We believed in Mbappe’s purity at the last World Cup because we really wanted it to be true and slowly that belief eroded
The 2018 World Cup belonged to Kylian Mbappé. He scored four times. He won the official award for the best young player of the tournament. He became the second teenager to score in a World Cup final, putting him in a two-man club with Pele.
The pre-tournament narrative was all about Cristiano Ronaldo versus Lionel Messi, the great duopoly of the global football discussion. Mbappé gave us a glimpse into the future.
Watching Mbappé in this tournament was an immersive experience. He hadn’t even started 50 premier league games before the tournament started. He was a young player who seemed strictly designed around the holy trinity of offensive attributes: pace, skill, intelligence.
It wasn’t that Mbappé took on opponents and beat them; it was that you never believed they had a chance. He also messed up the field: before, there were 50, 40, 30, 20, and 10 yards from goal; with Mbappé he did it and then, two seconds later, he shot.
Mbappé wasn’t quite a pure good news story – is that something?
In fact, it’s fair to ask what Mbappé has accomplished since that World Cup. He scored (many) goals. He has won (some) trophies. But he didn’t win the Champions League with Paris Saint-Germain or the European Championship with France. After his missed penalty against Switzerland, Mbappé went alone to the center circle. It felt as symbolic as the celebration four years ago.
The accusation is that Mbappé had lost his way helplessly. His on-pitch performance hasn’t declined – he has scored exactly 100 goals for PSG since the start of the 2020/21 season – but his off-pitch performance has risen beyond good reason.
To some extent, transfer rumors are inevitable, although Mbappé has done little to contain them. But the implication that Mbappé needed influence over recruitment and decision-making at the club was seen as exaggerated.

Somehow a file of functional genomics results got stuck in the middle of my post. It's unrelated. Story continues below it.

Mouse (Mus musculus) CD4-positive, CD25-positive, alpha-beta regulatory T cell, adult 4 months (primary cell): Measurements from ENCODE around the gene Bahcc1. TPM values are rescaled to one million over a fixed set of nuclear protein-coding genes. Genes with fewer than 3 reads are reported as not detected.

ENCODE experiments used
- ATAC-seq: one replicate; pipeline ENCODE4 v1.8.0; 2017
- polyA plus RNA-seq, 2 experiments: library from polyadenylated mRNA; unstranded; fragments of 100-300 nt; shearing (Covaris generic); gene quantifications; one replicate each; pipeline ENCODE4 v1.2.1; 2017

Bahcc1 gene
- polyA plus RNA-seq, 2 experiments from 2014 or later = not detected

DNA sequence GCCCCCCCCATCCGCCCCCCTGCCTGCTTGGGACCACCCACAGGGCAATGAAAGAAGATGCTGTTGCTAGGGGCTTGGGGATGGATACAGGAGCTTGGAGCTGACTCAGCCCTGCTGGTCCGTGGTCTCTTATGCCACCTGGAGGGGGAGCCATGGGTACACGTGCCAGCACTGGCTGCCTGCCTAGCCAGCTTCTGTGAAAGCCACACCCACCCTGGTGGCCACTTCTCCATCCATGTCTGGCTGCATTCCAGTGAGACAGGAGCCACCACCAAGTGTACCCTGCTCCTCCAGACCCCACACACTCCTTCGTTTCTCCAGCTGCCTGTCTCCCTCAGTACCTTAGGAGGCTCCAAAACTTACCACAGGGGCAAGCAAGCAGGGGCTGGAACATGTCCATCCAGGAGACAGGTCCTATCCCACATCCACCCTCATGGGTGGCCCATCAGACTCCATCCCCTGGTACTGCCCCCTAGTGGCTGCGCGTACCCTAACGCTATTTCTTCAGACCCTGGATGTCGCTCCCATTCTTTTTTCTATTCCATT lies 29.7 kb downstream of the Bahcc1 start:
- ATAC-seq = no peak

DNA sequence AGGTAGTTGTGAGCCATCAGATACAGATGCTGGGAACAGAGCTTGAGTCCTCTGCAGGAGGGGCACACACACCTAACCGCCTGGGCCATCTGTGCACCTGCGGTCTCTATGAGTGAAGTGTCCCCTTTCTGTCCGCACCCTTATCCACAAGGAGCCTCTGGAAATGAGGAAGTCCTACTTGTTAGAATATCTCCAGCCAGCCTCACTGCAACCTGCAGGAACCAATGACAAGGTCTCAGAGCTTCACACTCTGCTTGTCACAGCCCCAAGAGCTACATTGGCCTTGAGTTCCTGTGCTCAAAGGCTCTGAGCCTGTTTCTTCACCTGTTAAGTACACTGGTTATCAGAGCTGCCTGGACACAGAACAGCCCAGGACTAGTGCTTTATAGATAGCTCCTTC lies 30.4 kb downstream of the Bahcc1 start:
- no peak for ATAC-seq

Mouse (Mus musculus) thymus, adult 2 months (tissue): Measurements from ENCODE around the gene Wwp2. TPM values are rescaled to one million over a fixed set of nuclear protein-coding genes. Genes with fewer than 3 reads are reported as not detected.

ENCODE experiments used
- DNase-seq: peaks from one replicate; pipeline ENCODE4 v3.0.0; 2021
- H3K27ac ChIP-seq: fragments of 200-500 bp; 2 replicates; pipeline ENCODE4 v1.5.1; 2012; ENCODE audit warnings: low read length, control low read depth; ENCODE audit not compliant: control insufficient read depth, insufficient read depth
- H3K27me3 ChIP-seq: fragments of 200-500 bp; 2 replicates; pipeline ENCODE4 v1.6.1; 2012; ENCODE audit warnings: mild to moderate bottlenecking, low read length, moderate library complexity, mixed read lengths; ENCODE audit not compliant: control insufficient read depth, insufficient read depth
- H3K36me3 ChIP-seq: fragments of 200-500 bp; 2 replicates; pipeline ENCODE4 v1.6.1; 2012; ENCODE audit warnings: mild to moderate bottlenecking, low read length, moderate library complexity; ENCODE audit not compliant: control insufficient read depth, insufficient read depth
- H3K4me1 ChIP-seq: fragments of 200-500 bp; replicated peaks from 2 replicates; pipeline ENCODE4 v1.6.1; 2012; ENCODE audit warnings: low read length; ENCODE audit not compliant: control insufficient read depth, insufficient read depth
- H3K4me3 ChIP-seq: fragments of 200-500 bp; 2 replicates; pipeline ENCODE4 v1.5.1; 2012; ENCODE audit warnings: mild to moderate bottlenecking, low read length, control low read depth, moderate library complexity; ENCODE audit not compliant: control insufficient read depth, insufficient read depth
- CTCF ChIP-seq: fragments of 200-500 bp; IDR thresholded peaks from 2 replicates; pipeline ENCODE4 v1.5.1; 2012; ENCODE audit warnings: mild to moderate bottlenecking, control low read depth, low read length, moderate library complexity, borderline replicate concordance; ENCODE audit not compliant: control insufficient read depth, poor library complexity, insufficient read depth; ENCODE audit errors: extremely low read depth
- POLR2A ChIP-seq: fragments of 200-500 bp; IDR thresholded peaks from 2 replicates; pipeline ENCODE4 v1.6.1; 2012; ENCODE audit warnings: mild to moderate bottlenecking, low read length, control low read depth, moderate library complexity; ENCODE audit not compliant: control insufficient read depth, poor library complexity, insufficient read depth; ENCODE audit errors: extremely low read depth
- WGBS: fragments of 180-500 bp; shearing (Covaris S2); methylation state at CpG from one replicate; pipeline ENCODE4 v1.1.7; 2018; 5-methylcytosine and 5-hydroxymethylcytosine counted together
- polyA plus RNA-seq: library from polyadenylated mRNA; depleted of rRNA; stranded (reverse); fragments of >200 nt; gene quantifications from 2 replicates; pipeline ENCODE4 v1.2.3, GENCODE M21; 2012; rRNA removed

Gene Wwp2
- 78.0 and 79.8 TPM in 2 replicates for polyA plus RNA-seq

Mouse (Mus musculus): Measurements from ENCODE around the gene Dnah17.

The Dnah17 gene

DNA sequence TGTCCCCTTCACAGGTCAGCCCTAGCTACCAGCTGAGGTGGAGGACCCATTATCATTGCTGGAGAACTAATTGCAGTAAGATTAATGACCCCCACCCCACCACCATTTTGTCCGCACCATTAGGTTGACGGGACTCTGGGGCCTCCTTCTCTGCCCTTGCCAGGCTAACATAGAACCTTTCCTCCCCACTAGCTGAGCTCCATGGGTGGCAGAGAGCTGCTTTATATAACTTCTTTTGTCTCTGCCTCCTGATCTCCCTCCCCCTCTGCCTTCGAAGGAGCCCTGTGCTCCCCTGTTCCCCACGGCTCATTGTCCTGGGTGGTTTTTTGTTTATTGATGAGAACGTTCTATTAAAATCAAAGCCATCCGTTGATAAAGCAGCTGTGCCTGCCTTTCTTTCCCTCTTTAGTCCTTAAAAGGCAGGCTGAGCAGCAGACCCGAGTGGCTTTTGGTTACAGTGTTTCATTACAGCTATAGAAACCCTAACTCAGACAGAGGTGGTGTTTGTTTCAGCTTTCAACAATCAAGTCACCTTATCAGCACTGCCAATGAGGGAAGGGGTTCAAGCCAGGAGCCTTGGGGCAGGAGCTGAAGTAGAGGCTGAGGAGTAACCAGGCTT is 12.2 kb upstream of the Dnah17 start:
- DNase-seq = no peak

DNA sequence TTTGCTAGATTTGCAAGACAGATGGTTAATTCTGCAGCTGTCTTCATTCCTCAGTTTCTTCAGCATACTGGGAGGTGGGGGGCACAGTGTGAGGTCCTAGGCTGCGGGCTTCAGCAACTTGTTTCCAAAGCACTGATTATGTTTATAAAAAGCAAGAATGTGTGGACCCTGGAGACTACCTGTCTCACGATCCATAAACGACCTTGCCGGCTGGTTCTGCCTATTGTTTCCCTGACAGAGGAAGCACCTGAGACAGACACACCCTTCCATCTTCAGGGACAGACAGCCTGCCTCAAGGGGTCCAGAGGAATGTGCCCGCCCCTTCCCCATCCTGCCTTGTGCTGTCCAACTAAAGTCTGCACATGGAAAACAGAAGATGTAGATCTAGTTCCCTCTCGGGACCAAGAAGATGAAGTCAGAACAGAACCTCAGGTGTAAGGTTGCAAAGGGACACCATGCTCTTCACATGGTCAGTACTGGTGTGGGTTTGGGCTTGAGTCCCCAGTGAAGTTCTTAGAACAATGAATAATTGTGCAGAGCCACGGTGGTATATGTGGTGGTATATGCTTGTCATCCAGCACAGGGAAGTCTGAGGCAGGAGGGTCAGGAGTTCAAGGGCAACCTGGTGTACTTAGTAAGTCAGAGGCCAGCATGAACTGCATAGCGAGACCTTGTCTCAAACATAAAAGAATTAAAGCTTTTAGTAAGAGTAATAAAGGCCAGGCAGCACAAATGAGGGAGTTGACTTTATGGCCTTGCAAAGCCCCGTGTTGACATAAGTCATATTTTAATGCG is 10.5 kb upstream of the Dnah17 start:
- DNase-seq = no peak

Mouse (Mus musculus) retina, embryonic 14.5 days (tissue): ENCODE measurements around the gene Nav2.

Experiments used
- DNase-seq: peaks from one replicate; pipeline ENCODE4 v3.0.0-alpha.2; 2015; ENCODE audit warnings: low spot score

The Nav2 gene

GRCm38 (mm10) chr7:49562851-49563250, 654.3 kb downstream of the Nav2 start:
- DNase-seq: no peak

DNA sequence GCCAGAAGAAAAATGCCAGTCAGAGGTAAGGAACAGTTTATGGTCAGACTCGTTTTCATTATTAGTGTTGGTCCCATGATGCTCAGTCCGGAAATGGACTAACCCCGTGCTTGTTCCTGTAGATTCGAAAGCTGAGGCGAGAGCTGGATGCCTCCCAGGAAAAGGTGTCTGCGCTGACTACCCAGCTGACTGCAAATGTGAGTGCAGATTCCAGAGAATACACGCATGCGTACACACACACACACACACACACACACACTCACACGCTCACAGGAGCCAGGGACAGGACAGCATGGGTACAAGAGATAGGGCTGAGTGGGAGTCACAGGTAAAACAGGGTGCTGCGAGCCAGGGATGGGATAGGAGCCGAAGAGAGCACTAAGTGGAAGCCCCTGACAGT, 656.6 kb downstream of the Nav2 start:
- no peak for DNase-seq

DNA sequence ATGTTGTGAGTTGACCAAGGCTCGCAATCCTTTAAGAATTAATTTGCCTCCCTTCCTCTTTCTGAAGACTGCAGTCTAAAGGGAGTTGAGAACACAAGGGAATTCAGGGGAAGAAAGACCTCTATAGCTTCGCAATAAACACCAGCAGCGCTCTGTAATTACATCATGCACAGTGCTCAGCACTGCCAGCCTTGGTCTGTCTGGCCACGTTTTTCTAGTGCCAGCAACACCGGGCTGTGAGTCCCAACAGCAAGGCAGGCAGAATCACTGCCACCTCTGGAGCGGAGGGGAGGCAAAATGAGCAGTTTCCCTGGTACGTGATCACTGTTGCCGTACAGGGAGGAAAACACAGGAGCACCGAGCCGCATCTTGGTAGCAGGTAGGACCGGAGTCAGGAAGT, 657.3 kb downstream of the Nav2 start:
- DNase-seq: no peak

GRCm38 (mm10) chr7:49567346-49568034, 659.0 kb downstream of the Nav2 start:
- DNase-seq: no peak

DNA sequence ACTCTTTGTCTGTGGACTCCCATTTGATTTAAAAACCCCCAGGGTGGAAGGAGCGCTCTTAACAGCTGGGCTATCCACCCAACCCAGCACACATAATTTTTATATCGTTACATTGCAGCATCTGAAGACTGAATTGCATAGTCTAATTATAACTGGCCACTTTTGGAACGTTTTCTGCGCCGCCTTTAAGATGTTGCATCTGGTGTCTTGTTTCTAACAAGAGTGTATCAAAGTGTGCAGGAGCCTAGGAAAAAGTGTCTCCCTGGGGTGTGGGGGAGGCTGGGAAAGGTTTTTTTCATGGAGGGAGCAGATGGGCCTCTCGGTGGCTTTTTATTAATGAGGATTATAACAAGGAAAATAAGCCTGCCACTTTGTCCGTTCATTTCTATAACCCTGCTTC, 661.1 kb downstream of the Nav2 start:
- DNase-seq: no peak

If all of this makes you a little sad, why? Are we just seeing too much now? Johan Cruyff has made no secret of his desire for influence at Ajax or Barcelona and has been dubbed a ‘money wolf’ by former Ajax chairman Tom Harmsen.
The lack of mystique is ensured by a constant news cycle and the rise of sporting celebrity culture, which arguably has the Parc des Princes at its core. There’s a certain nudity to PSG’s project, which means even their star tournaments will leave you unfulfilled unless they literally win everything. Mbappé caught up with it and, worse, may have embraced it.
Or is it just that Mbappé’s path since 2018 isn’t sad at all, it’s just inevitable. He didn’t make the mistake, we did. We believed in purity because we desperately wanted it to be true, and slowly that belief was being eroded. We convinced ourselves with the feints and dips and boyish smiles that seemed to see the wonder in this tournament that Mbappé was just like us, not one of them.
Four years later, what was once unthinkable is now true. Then Mbappé felt like Fifa’s new golden boy, a marketing dream. Now he needs this tournament more than it needs him. If there’s one theme on the pitch at this tournament, it’s the farewell to this stage for many of the modern greats: Messi, Ronaldo, Lewandowski, Modric, Bale, Neuer – Benzema is already gone. Mbappé was the only player in the top seven of this year’s Ballon d’Or who was under the age of 30.
France suddenly have a leadership vacuum after losing N’Golo Kanté and Paul Pogba, and without Benzema a goal vacuum – it’s time to step up. Just like in 2018, the opportunity is within reach.
All of these are Mbappé’s aspirations, a complex web of personal ambition and patriotic hunger complicated by Qatar’s influence on his professional career.
For the rest of us, a much simpler wish: give us a recap, if only for fleeting moments, over the next four weeks of what made us all think you were so different.